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Honor your BODY


The human body is a very complex mass made up of  a Digestive System, Nervous System, Cardiovascular System  and Musculosketal System.

The Digestive System is organs that help the body break down and absorb food. Parts of the nervous and circulatory systems also play major roles in the digestive system.  When we eat food it is not in a form that can be used as nourishment.  It has to be broken down into smaller molecules before it is able to be carried to cells throughout our body.  Once they are broken down the body is then able to use them to nourish cells and provide energy.
The Nervous System is the information center for the body.  Its function is to gather information about the body, analyze it and initiate the appropriate responses to satisfy certain needs.  Survival being the most important need.  There are several systems of nerves.  The brain and the nerves make up the central nervous system, the system responsible for body functions not under our conscious control, such as the heartbeat and digestive system, is the peripheral nervous system.  The nervous system uses impulses and as these impulses travel along the cells the information is processed and initiates an action.
The Cardiovascular System includes the heart and the blood vessels, and the respiratory system contains those organs which are responsible for carrying oxygen from the air to the blood stream and expelling the waste product of carbon dioxide.  Blood circulates through our bodies, the heart pumps the oxygen into the blood and collects the carbon dioxide which is then expelled out of the body through the lungs.  the lungs play a major role in this, but every living cell in the body is involved in the process.
In the Musculosketal System muscle is attached to the bones and tissue.  When muscles move they provide us with a variety of actions by becoming longer or shorter.  Muscles are made up of millions of tiny protein filaments which work together to produce motion in the body.  Skeletal muscles carry out voluntary movements and these are the muscles that ache after strenuous exercise.  Cardiac muscles are those that are found only in the heart and power the action that pumps the blood through our bodies.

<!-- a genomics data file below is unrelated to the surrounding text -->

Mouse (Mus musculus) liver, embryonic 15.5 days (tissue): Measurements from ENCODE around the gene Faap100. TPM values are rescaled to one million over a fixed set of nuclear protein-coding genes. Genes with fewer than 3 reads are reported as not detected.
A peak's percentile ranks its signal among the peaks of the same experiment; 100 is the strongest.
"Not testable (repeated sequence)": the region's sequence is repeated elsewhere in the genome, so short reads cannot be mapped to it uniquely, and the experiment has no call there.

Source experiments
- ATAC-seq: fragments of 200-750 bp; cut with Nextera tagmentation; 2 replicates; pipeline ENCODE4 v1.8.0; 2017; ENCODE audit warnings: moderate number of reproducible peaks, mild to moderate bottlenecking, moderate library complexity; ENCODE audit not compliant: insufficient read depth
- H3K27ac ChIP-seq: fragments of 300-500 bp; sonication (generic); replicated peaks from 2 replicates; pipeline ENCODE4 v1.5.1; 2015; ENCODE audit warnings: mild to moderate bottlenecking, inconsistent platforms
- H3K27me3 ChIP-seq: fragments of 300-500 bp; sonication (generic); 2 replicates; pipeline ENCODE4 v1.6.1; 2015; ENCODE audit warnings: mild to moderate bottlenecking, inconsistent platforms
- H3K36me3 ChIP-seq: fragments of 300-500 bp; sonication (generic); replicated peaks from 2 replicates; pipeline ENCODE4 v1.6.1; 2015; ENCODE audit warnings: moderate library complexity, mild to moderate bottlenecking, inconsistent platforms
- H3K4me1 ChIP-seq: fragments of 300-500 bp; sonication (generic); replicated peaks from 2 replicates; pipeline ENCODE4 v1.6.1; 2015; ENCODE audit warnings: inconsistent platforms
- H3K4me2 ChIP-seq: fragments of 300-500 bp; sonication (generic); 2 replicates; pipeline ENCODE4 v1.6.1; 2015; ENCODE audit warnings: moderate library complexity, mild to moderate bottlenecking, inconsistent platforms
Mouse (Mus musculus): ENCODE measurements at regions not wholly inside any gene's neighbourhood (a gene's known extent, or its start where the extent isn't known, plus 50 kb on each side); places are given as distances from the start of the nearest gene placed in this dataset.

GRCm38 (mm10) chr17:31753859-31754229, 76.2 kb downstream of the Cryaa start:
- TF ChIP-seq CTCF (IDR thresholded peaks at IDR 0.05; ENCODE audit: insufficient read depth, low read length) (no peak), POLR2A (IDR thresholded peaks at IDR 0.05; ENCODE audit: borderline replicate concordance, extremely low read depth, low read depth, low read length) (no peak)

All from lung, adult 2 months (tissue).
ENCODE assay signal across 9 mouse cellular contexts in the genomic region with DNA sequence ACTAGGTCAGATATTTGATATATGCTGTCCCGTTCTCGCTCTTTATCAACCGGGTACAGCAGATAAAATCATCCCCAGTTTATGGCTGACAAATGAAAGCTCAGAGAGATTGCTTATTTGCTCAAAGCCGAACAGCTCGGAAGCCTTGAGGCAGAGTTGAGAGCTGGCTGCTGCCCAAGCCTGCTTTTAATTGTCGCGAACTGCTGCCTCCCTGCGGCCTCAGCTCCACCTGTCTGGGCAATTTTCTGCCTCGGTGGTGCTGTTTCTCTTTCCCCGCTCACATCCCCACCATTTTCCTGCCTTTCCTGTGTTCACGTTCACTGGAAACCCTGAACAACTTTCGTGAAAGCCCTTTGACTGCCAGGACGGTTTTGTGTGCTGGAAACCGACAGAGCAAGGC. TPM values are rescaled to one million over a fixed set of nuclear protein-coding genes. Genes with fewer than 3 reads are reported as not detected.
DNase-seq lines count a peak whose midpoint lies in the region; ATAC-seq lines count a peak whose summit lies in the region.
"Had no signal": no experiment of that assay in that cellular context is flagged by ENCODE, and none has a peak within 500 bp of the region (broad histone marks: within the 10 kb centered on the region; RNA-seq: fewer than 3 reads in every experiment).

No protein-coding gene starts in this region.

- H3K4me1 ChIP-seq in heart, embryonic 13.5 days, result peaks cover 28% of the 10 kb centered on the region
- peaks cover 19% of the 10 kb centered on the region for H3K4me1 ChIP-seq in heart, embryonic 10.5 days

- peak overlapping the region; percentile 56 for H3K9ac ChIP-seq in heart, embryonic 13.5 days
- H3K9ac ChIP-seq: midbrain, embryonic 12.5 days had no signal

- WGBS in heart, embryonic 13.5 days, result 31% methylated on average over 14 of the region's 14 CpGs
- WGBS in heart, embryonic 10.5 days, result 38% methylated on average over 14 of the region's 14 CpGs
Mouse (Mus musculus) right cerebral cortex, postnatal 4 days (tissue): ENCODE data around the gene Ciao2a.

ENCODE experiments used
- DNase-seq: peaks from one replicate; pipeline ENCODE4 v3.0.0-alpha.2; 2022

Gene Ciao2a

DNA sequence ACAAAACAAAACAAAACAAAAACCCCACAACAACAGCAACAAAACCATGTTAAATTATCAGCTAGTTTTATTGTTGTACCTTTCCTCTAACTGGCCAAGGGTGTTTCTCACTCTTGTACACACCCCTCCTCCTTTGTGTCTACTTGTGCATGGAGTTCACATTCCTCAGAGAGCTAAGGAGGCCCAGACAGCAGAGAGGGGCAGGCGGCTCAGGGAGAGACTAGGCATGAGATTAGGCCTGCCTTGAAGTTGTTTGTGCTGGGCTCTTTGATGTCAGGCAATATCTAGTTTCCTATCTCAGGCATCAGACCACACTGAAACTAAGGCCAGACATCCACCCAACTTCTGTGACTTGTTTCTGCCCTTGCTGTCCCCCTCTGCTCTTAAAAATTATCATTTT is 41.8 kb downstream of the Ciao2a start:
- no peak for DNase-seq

At the top of the food pyramid are the things to use sparingly: 

Red meat and butter, refined grains, white rice, bread and pasta, potatoes, sugarary drinks and sweets and salt.

Next is Dairy:

Cheese, mik, yogurt.  Have 1-2 servings a day.

Next is nuts, seeds, beans and tofu along with fish, poultry and eggs.

Then we have vegetables and fruits, healthy fats and oils (olive, canola, soy, corn, sunflower, peanut), and whole grains (brown rice, whole wheat pasta and oats).

Now that we have had a brief overview of the body and its systems, lets take a look at things we can do to honor and keep our body running in perfect harmony.

Start with Exercise

The base for a healthy diet begins with exercise.

Exerice keep calories in balance and your weight in check.

Food you Eat

Focus on the food and not the grams.  The Healthy Eating Pyramid doesn’t worry about specific servings or grams of food, so neither should you.



Go with Plants

The healthiest diet is a plant based diet.  Include plenty of vegetables, fruits, healthy fats and whole grains.

Vegetables help reduce the risk of heart disease and strokes, lower blood pressure, lower of the risk of eye and digestive problems and they have a great effect on the blood sugar which can help keep your appetite in check.  Your goal should be about 4 1/2 cups of vegetables and fruits a day.  Focus on variety and color.  Dark leafy green vegetables are the best, don't forget tomatoes and make sure to get yellow, orange and red colors into the diet.  Variety is just as important as the quantity.

Don't hide the fruits.  Keep them out where you can see them, this way you are more likely to eat them.

For your vegetables eat lots and lots of them.  Stir fry them, make salads and don't forget they make good snacks too.



And the word WHOLE is the most important part of grains.  Whole means they are rich in fiber, they have healthy fat, vitamins and minerals. 

Sources of Whole Grains are: 

  • Whole wheat berries, whole wheat bulgur, whole wheat couscous and other strains of wheat such as kamut and spelt
  • Brown rice (including quick-cooking brown rice)
  • Corn, whole cornmeal, popcorn
  • Oat groats, steel-cut oats, rolled oats (including quick cooking and instant oatmeal)
  • Whole rye
  • Hulled barley (pot, scotch, and pearled barley often have much of their bran removed)
  • Triticale (pronounced tri-ti-kay-lee)
  • Millet
  • Teff (reported to be the world's smallest grain and to have a sweet, malt-like flavor)
  • Buckwheat, quinoa (pronounced keen-wah), wild rice, and amaranth are considered whole grains even though botanically they are not in the grain family of plants.

Don't Forget the Multivitamin

A multivitamin is like an nutrition insurance policy.

If we tried to keep track of all of the vitamins and what they are good for it would be like a full time job.  So use a multi-vitamin and some extra vitaimin D.  This is a great way to insure that you are getting all the nutrients you need to be healthy.  And please avoid mega doses of vitamins

 Healing the Immune System

A full eight hours of sleep a night is the best way to heal the immune system.  While sleeping your body will heal the immune system.  So be sure and get eight hours of sleep per night.  And this needs to be eight straight, uninterrupted hours of sleep.  Keeping your immune system healthy is the best way to avoid illnesses.  Keep healthy.  Eat the correct foods, take your vitamins, get  exercise, drink plenty of fluids (especially water) and get a good eight hours of sleep per night.